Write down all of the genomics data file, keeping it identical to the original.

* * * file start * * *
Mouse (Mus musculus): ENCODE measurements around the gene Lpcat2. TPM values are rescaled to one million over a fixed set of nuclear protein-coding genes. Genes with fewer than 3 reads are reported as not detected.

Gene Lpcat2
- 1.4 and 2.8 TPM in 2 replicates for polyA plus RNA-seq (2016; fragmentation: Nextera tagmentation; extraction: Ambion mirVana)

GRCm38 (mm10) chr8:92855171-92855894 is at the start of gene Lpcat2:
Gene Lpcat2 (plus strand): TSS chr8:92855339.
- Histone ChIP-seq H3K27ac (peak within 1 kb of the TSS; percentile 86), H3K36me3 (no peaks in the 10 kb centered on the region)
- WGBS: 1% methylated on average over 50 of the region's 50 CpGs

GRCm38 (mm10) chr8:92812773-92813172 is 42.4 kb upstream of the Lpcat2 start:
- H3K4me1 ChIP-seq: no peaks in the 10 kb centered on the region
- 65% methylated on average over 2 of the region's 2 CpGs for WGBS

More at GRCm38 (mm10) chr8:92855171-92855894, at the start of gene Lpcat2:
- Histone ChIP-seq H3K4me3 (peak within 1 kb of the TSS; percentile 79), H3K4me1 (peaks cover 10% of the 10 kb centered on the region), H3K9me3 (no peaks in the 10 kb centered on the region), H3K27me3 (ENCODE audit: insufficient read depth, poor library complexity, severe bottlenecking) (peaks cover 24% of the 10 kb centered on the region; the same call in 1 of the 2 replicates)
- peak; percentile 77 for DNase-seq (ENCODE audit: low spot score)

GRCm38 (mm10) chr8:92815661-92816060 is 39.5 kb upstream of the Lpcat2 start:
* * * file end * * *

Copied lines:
Mouse (Mus musculus): ENCODE measurements around the gene Lpcat2. TPM values are rescaled to one million over a fixed set of nuclear protein-coding genes. Genes with fewer than 3 reads are reported as not detected.

Gene Lpcat2
- 1.4 and 2.8 TPM in 2 replicates for polyA plus RNA-seq (2016; fragmentation: Nextera tagmentation; extraction: Ambion mirVana)

GRCm38 (mm10) chr8:92855171-92855894 is at the start of gene Lpcat2:
Gene Lpcat2 (plus strand): TSS chr8:92855339.
- Histone ChIP-seq H3K27ac (peak within 1 kb of the TSS; percentile 86), H3K36me3 (no peaks in the 10 kb centered on the region)
- WGBS: 1% methylated on average over 50 of the region's 50 CpGs

GRCm38 (mm10) chr8:92812773-92813172 is 42.4 kb upstream of the Lpcat2 start:
- H3K4me1 ChIP-seq: no peaks in the 10 kb centered on the region
- 65% methylated on average over 2 of the region's 2 CpGs for WGBS

More at GRCm38 (mm10) chr8:92855171-92855894, at the start of gene Lpcat2:
- Histone ChIP-seq H3K4me3 (peak within 1 kb of the TSS; percentile 79), H3K4me1 (peaks cover 10% of the 10 kb centered on the region), H3K9me3 (no peaks in the 10 kb centered on the region), H3K27me3 (ENCODE audit: insufficient read depth, poor library complexity, severe bottlenecking) (peaks cover 24% of the 10 kb centered on the region; the same call in 1 of the 2 replicates)
- peak; percentile 77 for DNase-seq (ENCODE audit: low spot score)

GRCm38 (mm10) chr8:92815661-92816060 is 39.5 kb upstream of the Lpcat2 start: